Expanding the Definition of Humanism – My Guest Post at Maria Bangs’ Blog
As social animals, we tend to align ourselves with people who are “like us”; We associate with those who share our outlook on life, with those with whom we are related, with those that we share ideas and thoughts, with those who inspire us, and with those from whom we can learn and grow. That is the key to our interpersonal relationships, a sense of familiarity with those around us. Some of us are fortunate enough that we can find this in our daily lives, while others have to search farther afield in clubs or social groups, and others again may find it difficult to find these people and may struggle to interact with people who see the world as they do. But one thing we all have in common is our humanity; We are all human, we are all born from a mother, we all have a father, we all live and breathe and die. It is undeniable that we all share this, even as varied and disparate as we may seem.
The like-minded people we seek to be with lend to us our identities, individually and collectively, and in the best of circumstances give us a sense of belonging, a sense of being part of a greater whole. In the worst of circumstances, this “collectiveness” gives rise to division from people who do not fit into our definition of identity, revealing itself in the form of sexism, racism, factionalism, tribalism, and nationalism. The disparaging of the “other”, the “xeno” in “xenophobe”, or the “outsider”, is used as a way for people to reinforce the “rightness” of their collective, or as a way to feel more secure within their group. When one can distinguish what separates them from others, and have a group of people who fit to their ideals, values and social aspirations, it is much easier to demonise the “other” as being against you.
However, the one thing that binds us, our humanity, should be the most compelling reason for unity that we have available to us. Without exception, all of humanity has, at its core, a group of physical and emotional needs that need to be met if we are to meet a minimum standard of well-being in our lives. To me, that is the definition of the “human” in “humanism”.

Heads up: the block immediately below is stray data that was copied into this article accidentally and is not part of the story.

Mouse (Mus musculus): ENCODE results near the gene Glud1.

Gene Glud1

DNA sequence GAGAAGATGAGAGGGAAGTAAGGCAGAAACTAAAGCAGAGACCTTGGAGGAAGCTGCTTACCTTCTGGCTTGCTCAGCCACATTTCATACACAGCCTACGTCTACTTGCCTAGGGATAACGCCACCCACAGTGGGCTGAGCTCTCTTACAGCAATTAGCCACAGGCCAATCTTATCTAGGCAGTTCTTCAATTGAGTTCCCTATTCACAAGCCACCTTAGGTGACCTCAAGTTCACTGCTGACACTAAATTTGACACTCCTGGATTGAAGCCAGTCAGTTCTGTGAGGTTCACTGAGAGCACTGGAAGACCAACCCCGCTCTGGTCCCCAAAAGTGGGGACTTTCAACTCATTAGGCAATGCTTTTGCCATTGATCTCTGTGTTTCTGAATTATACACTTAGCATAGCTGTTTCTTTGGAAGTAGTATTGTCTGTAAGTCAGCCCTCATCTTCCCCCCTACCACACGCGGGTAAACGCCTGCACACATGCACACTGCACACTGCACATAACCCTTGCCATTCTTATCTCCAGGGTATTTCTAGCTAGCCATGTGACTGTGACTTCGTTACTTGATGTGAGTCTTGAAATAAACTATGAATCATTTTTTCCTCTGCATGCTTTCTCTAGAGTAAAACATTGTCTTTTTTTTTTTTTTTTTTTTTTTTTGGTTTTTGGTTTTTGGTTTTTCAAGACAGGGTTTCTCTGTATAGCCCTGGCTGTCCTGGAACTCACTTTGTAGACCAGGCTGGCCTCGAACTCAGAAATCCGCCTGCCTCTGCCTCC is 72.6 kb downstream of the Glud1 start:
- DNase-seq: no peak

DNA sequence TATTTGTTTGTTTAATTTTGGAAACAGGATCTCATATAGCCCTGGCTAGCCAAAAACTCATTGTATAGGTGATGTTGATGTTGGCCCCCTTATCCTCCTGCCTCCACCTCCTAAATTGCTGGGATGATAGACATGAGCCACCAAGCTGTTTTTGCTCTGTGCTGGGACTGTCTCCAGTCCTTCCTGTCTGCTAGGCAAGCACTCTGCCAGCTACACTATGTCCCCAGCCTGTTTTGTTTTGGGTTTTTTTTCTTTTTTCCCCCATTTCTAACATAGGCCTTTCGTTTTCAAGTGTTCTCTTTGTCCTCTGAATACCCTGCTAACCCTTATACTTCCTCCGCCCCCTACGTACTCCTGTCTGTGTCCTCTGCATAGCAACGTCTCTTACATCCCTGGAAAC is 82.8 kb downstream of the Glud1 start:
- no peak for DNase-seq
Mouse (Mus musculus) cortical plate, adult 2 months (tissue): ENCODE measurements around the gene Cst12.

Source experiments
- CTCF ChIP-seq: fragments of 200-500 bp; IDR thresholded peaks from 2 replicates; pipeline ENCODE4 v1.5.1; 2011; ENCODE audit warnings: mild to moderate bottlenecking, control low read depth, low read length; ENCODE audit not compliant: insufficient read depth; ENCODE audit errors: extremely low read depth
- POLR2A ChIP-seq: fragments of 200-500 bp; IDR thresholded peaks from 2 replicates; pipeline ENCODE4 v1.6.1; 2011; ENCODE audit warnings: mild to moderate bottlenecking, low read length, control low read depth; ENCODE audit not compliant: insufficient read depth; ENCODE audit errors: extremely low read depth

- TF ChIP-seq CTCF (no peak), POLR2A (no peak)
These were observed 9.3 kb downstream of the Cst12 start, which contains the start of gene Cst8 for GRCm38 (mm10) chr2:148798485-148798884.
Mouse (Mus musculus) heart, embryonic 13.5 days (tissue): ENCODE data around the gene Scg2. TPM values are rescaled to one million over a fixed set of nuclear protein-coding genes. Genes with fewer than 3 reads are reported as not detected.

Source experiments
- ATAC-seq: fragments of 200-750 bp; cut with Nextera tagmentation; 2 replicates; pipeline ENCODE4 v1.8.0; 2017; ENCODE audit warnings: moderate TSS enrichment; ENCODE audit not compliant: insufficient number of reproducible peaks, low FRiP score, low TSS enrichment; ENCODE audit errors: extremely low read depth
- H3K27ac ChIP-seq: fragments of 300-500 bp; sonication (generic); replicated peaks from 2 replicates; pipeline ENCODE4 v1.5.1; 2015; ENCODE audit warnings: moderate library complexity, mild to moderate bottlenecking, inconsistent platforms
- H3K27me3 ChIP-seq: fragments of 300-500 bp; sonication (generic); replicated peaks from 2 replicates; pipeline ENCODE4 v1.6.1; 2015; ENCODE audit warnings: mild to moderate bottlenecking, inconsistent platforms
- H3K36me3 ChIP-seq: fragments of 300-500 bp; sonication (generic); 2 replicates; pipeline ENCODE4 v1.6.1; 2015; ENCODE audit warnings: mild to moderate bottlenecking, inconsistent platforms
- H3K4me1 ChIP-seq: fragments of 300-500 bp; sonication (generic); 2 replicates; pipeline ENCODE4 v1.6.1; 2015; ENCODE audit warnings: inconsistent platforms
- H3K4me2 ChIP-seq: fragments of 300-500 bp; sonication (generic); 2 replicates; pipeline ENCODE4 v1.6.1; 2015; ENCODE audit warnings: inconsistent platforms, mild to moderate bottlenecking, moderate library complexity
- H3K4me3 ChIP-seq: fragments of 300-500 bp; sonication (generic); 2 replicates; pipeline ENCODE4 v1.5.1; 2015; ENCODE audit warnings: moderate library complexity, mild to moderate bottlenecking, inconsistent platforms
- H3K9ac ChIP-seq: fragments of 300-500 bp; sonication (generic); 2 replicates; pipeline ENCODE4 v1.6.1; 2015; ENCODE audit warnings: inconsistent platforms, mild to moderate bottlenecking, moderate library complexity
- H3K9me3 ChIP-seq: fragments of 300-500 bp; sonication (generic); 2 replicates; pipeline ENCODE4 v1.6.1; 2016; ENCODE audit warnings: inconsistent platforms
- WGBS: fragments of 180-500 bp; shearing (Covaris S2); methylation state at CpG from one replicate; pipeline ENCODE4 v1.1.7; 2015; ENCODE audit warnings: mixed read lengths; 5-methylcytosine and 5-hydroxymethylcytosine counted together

I can see how religious folk might see the idea of humanism as abhorrent, especially given the above definition; It could be (and often is) interpreted to place all importance on humans in an individualistic, nihilistic and narcissistic manner, forsaking the rights and happiness of others only seeking for hedonistic pleasures of the flesh. In the mind of some religious people, this narrow interpretation misses the point of what it means to be human, because in their minds without the existence or intervention of a higher power the only viable alternative is a life of debauchery and consumption at the expense of others. It misses the point because of the very binding nature of being human, namely our similarities as a species.
This is to say, that from an objective and (almost) universal standpoint, all of humanity experiences life in a similar fashion; Our physical needs (food, water, rest, sex) and our emotional wants (comfort, safety, happiness, love) are things that any human can talk about with a certain sense of knowledge. (Note: I say “almost” because there are certain cognitive and physical disorders which can effect the way a person interacts with or experiences the world around us. However these are so uncommon as to be negligible in this context, the exception rather than the rule.)
Read the rest of this article at BarrelOfOranges.com >>